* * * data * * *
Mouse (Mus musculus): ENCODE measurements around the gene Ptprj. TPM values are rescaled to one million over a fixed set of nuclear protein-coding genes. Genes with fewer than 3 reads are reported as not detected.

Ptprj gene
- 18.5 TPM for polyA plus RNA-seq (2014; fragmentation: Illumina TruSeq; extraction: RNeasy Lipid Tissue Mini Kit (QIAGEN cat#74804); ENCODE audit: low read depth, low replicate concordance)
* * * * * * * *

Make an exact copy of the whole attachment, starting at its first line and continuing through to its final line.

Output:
Mouse (Mus musculus): ENCODE measurements around the gene Ptprj. TPM values are rescaled to one million over a fixed set of nuclear protein-coding genes. Genes with fewer than 3 reads are reported as not detected.

Ptprj gene
- 18.5 TPM for polyA plus RNA-seq (2014; fragmentation: Illumina TruSeq; extraction: RNeasy Lipid Tissue Mini Kit (QIAGEN cat#74804); ENCODE audit: low read depth, low replicate concordance)